Some good info on the detailing of straw bale construction.
There's more to it than you may think.
Straw bales have a higher R-value than other common natural building
Do you want to build your home out of natural materials? If so, you
can build your walls with adobe, cob, cordwood, rammed earth, or
wattle-and-daub. Although all of these walls have a long history,
their thermal performance is poor. If you want a well-insulated wall,
one natural material is the clear winner: straw bales.
A 23-inch-thick straw-bale wall has an R-value of about R-33.
Moreover, since virtually all straw-bale walls are plastered on both
sides, these walls are relatively airtight.
If you are an owner/builder with lots of time on your hands, and you
want to build your walls out of natural materials, straw-bale
construction makes a lot of sense.
The first straw-bale houses were built in Nebraska in the late 19th
century. (I'm proud of this Nebraska connection. Both of my maternal
great-grandparents settled in Enders, Nebraska, in the 19th century,
while my paternal grandmother grew up in a sod house in South Dakota.)
According to Bruce King, the author of Design of Straw Bale Buildings,
the oldest standing straw-bale building in the world is the 108-year-
old Burke house in Alliance, Nebraska.
Many people confuse straw and hay. Hay is dried grass — the same stuff
that your lawnmower spits out. Hay is used to feed cattle, horses, and
other farm animals. Straw, on the other hand, consists of the dried
stems of grain plants — for example, wheat, oats, barley, rye, or
rice. Since hay is more vulnerable to rot and mold than straw, hay
bales should not be used for wall construction.
Straw is often sold for use as stable bedding. However, in areas of
the country where the supply of straw exceeds the market demand, straw
is sometimes burned. The price of straw varies widely by region; in
areas of the country where grain is commonly grown, a bale of straw is
cheaper than a bale of hay. Elsewhere, however, straw often costs much
more than hay.
Straw bales come in two sizes: a two-string bale measures about 15 in.
x 18 in. x 36 in., while a three-string bale measures about 16 in. x
23 in. x 46 in. Either size can be used for wall construction. When
used to build a wall, straw bales are usually stacked flat (not on
edge), so a wall made from two-string bales will be about 18 in.
thick, while a wall made from three-string bales will be about 23 in.
thick. Of course, the thicker the wall, the higher the R-value.
All types of straw — including wheat straw, barley straw, oat straw,
rye straw, and rice straw — are suitable for wall building. If it’s
available locally, rice straw is often preferred, since it is said to
be more resistant to decay than other types of straw.
Every straw-bale wall needs to be plastered on both sides. The plaster
serves many functions: it is a structural element that increases the
wall’s load-bearing capacity; it improves a wall’s fire resistance; it
helps keep the straw bales dry; and it keeps out rodents. A wide
variety of plasters are used on straw-bale homes, including lime-based
plasters, cement-based plasters, and clay-based plasters.
Straw-bale walls are strong and durable. According to Bruce King,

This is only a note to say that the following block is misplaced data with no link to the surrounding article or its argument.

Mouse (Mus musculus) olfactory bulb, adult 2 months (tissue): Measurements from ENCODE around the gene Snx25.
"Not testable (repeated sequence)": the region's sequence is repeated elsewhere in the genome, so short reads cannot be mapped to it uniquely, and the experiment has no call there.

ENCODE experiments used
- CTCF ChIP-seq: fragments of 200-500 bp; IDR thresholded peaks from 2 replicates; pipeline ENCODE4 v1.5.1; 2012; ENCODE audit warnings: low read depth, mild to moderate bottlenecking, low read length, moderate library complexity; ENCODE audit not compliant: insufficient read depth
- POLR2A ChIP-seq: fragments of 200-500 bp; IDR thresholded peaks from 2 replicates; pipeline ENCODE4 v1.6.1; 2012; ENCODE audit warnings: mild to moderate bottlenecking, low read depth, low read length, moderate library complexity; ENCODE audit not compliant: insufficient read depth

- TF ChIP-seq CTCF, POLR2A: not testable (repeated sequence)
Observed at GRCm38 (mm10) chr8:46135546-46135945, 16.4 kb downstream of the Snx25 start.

“Load-bearing straw-bale walls in Pensacola, Florida, easily survived
a powerful hurricane — before they had been plastered. In short, the
empirical evidence to date tells us that straw-bale walls of
conventional dimensions are not appreciably affected by high winds.”’
Walls must be kept dry
The biggest enemy of a straw-bale wall (or, for that matter, of a wood-
framed wall) is moisture. It’s vitally important to keep liquid water
out of a straw-bale wall. To accomplish this goal:
Straw bales must be dry when purchased.
Straw bales must be kept dry during construction.
The foundation must be raised above the surrounding grade.
The first course of straw bales must sit higher than the floor.
The roof must have generous overhangs on all sides.
Decks and patios must be designed to minimize splashback.
Windows and doors must be properly detailed and flashed to prevent
Homeowners must avoid using sprinklers near exterior walls.
Hard experience has taught straw-bale builders the importance of
impeccable moisture detailing. Building scientist John Straube told me
one story of a straw-bale failure: “Years ago, I investigated an
Arizona project with a moisture problem. It was a straw-bale house
with a low-slope roof and no overhangs. There was a parapet with a
rounded top and vigas — projecting beams that penetrate the walls.
Water entered the wall at the top of the parapet, accumulated, and ran
down the wall and found the vigas, where it leaked in. Most of one
wall had to be rebuilt because of moldy straw bales.”
Like Straube, straw-bale expert Andrew Morrison emphasizes the
importance of good detailing to prevent water damage. “Many builders
can tell you horror stories about broken pipes and blown washing-
machine hoses,” Morrison wrote. “Imagine the repairs if the leak
flooded into a wall made of straw bales. The bales could wick all of
the water right off the floor and up into the walls. It is possible
that the walls would not be able to sufficiently dry out and would
therefore be ruined and need replacing. That is a catastrophic repair
and it is exactly why we do not place water pipes in the bale walls
and why the bales never sit directly on the ground.”
To understand what can happen to a straw-bale wall without adequate
detailing to prevent water entry, it’s worth checking out photos of a